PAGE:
Robotic Tendencies
The personal blog of Robert McQueen

March 27, 2005


I’ve joined my brothers & sister and their families at my sister’s flat in London for an Easter lunch. The Easter bunny has visited and my nieces have, with usual amounts of screaming and a little bit of help, located all of the chocolate eggs left here by the Easter bunny. Currently people are watching some mediocre quality 80s style Easter day viewing – Agatha Christi’s Poirot in Evil Under the Sun, although I think most people have tired of it now and are leaving soon.

On the way here I was fairly pointlessly using my soon to be replaced Nokia 6230 with O2 GPRS and Bluetooth to say “woot *on train*” on IRC, and check the times for when and where I had to change train. As with other times I’ve used GPRS, it’s been intensely frustrating. I can cope with a slow connection, and a lossy connection, so long as ssh doesn’t drop, and web pages load eventually, but the problem that continues to vex is the horribly unreliable connections. It can’t seem to keep a connection up for more than about 5 minutes – the PPP connection keeps dropping for one of a variety of reasons.

One I don’t understand is the phone just dropping the PPP connection with the laptop – it’s supposed to be a packet data service, so why can’t the phone keep the connection up with the laptop even when there’s no signal? I’d rather a few packets get lost than have to re-restablish the connection. You even get the old-fashioned NO CARRIER message if you try to establish the connection when there’s no coverage.

The second is more understandable but I think still ill-conceived. I get this error in syslog: kernel: rfcomm_recv_frame: bad checksum in packet. Looking at the code, every rfcomm packet payload has its checksum verified, and the whole packet is unceremoneously dropped with apparently no nak or retransmission if the checksum doesn’t match the data. As an emulation of a serial link, I think this is pretty poor – serial links may scramble bits, but I doubt they lose a few k of consecutive bits. Unsurprisingly, pppd’s packets with their own checksumming and such can’t deal with this, so the connection just drops.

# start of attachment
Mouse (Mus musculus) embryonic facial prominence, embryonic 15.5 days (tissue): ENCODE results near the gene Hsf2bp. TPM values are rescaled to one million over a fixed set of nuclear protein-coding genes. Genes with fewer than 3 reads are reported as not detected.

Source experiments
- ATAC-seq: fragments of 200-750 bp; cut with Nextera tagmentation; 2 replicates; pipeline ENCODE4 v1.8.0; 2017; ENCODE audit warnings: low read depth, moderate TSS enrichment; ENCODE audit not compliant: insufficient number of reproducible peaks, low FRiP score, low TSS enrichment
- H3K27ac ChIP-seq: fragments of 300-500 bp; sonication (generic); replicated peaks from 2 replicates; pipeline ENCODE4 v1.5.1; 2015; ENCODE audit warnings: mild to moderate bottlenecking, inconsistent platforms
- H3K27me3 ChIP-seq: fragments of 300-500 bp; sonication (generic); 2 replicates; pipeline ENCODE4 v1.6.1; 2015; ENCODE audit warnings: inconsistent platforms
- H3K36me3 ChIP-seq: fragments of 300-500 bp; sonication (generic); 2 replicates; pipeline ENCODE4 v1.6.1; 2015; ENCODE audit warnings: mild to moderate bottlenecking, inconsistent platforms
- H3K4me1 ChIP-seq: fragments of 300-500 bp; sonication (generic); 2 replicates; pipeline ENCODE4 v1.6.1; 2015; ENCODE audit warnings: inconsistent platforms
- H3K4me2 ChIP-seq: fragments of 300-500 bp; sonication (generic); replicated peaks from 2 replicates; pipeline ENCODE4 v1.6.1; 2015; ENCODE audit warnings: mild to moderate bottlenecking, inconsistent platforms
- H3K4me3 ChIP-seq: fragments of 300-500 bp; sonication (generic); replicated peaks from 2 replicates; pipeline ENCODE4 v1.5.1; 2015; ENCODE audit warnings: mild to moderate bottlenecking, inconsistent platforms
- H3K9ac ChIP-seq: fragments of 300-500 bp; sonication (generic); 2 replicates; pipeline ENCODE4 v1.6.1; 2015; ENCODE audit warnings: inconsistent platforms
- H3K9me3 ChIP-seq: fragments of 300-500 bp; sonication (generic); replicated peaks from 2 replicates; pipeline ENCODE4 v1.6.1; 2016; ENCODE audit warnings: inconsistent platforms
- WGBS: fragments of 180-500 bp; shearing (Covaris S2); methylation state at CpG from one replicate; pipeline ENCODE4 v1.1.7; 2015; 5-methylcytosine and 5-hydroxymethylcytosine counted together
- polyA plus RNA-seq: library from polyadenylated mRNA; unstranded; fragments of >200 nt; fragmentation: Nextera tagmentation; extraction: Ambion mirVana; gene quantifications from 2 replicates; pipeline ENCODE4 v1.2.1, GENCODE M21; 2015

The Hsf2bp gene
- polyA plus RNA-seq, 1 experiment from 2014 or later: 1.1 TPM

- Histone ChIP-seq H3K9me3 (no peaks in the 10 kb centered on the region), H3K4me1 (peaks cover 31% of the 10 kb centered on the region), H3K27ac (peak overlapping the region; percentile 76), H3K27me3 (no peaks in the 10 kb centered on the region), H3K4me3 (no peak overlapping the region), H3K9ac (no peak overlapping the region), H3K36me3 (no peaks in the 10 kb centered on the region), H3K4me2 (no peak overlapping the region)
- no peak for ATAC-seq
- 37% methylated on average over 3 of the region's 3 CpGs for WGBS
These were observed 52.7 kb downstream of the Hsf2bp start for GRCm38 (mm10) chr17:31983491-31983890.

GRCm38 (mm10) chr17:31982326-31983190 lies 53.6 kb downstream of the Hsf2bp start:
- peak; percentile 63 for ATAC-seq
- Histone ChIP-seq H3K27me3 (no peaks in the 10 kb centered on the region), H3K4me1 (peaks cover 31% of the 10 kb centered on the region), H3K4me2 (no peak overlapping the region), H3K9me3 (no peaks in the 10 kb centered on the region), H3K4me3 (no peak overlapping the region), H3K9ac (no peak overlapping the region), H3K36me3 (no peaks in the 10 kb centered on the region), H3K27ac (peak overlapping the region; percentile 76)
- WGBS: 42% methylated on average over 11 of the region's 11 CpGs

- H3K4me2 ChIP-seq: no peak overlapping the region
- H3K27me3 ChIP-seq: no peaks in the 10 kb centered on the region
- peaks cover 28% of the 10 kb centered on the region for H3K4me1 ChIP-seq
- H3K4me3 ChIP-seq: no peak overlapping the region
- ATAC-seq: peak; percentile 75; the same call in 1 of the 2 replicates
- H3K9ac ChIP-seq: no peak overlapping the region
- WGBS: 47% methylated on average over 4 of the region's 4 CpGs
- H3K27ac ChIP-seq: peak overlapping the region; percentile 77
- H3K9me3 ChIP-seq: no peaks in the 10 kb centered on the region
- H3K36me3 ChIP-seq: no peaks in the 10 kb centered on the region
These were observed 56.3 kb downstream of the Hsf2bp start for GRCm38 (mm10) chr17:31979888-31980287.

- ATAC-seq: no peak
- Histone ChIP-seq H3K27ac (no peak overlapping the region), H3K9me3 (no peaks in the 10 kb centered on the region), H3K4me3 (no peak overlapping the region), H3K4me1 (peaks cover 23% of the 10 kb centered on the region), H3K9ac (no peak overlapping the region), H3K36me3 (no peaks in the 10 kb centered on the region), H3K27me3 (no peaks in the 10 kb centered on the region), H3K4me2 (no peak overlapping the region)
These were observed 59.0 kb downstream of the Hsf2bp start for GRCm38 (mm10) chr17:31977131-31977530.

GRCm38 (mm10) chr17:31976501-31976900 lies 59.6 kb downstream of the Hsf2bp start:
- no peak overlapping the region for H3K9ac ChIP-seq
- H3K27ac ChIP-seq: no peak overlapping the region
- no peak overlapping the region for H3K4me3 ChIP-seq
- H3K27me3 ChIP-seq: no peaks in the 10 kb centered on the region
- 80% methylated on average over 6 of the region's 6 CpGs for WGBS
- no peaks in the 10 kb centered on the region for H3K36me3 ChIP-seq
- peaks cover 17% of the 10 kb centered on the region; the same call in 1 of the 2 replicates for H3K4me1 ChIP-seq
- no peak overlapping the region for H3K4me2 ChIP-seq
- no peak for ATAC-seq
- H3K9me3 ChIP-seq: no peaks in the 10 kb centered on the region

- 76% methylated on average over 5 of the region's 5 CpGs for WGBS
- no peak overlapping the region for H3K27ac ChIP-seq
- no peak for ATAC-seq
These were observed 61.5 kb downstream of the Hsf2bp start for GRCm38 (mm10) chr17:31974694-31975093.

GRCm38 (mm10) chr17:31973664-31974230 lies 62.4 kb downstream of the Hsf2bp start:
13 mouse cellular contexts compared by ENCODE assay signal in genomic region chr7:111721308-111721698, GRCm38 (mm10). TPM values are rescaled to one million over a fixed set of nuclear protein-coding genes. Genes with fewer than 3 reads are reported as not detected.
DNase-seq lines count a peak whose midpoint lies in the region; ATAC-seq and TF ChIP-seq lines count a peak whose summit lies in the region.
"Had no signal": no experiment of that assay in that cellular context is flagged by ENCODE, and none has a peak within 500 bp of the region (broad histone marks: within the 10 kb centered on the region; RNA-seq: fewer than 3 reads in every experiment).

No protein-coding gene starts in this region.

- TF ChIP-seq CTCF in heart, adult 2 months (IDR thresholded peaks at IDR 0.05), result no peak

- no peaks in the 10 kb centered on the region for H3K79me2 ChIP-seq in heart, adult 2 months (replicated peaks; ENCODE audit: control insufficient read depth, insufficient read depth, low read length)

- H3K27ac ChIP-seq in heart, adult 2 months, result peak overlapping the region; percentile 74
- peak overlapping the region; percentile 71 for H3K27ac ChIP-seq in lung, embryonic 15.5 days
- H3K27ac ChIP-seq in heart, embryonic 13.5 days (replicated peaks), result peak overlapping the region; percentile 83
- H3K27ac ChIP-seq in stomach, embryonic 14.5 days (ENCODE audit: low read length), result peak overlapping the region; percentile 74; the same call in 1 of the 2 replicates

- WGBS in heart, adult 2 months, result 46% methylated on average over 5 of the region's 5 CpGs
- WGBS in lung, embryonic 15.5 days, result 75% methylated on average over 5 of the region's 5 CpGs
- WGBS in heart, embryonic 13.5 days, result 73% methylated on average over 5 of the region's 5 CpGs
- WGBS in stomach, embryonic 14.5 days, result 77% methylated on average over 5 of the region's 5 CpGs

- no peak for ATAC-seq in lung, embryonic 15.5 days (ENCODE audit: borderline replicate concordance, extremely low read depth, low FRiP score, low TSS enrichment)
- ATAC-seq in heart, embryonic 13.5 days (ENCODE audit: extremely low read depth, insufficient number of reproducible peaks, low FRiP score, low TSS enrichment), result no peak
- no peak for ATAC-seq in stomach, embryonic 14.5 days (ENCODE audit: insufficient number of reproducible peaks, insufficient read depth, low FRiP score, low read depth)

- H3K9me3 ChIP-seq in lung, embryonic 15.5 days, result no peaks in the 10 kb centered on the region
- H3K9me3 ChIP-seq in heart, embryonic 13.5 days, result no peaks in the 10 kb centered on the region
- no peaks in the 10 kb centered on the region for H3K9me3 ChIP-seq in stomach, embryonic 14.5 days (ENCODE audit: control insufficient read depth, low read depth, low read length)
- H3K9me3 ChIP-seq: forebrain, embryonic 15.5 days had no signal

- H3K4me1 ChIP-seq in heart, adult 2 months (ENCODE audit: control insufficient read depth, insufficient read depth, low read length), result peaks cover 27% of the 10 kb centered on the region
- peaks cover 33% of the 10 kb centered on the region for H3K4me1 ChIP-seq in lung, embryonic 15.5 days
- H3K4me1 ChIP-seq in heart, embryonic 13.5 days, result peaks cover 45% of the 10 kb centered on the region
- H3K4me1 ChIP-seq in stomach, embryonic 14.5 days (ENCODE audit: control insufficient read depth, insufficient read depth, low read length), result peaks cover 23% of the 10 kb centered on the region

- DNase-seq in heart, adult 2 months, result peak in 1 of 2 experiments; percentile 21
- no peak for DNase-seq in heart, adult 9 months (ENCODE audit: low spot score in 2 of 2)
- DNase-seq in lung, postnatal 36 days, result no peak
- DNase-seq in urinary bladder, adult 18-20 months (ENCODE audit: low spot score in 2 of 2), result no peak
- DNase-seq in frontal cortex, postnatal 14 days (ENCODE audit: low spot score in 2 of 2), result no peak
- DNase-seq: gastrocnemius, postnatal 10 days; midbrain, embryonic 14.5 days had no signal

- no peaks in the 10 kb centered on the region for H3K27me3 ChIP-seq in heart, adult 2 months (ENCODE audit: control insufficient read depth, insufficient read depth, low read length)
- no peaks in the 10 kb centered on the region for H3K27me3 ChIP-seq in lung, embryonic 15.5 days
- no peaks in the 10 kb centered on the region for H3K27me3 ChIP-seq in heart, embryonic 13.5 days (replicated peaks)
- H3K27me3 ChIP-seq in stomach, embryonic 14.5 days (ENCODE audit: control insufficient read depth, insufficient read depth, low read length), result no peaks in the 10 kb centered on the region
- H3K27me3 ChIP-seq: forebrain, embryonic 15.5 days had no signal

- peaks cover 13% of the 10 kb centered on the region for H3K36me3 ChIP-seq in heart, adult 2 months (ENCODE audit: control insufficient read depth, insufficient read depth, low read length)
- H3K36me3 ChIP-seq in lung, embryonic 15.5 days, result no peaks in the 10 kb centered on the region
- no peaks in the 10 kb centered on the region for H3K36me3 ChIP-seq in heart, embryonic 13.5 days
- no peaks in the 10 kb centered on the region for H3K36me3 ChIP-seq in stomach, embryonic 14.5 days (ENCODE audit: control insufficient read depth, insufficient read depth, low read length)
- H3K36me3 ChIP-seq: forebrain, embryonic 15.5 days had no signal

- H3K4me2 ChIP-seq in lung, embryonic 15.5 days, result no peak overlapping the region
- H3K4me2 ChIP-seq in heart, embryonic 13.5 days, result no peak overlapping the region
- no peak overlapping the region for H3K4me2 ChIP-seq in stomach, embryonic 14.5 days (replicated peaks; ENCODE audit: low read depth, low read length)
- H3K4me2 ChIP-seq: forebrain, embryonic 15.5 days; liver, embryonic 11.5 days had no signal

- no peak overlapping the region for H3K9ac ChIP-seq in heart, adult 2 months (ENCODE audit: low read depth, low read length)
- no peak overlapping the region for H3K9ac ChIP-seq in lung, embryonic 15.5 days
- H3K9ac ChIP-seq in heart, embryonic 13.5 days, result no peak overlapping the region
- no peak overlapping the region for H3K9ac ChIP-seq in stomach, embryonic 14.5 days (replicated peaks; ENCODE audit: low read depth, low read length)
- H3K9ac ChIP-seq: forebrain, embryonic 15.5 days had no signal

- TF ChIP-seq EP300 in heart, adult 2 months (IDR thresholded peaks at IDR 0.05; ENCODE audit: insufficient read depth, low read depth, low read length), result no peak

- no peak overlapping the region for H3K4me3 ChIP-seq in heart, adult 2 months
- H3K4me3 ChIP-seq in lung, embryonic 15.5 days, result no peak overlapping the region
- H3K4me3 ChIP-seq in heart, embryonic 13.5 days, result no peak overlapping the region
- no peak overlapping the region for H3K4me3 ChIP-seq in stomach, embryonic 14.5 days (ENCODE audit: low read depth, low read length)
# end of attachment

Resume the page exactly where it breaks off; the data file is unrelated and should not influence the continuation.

I can’t put persist on in pppd either, because when this error happens, the connection seems to drop uncleanly and is not closed from the phone’s perspective, so it doesn’t reply to requests to open a new rfcomm connection. To compound the problem, the “Disconnect all active clients?” prompt when you try to disable Bluetooth doesn’t actually work – I have to powercycle the phone. Does anyone grok rfcomm? What happens if I just comment out the checksum check, or modify the code to allow data packets with invalid checksums to propogate up to pppd?

Hopefully the situation will get better when my new phone is activated, although I’m suspicious that the even patchier 3G coverage will just make the connection even worse, and they won’t yet have realised that packet connections should actually persistent even when there’s no coverage. Even more hopefully the phone’s Bluetooth implementation will be less buggy and not need powercycling when the connection gets dropped. I need to get gnokii talking to my old phone (either with Bluetooth or with the USB cable that came with my new one) so I can load the contacts and calendar entries onto my new phone.

And when powernowd scales the CPU downwards, rhythmbox skips, but let’s not get started about rhythmbox… a series of patches are forthcoming. 🙂

posted by ramcq @ 4:12 pm
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One response to “NO CARRIER”

  1. Riku Voipio says:

    Sounds like a problem with your kernel and/or your bluetooth device on your laptop. There really shouldn’t be checksum errors at that stage – even if the connection between linux box and and the phone is poor. The other possibility is that the phone is somehow physically broken (tiny crack on the bt antenna etc).

    I would try switching the phone and bt dongle before going to the code – there seems to be only one other user in google who has had the same problem.

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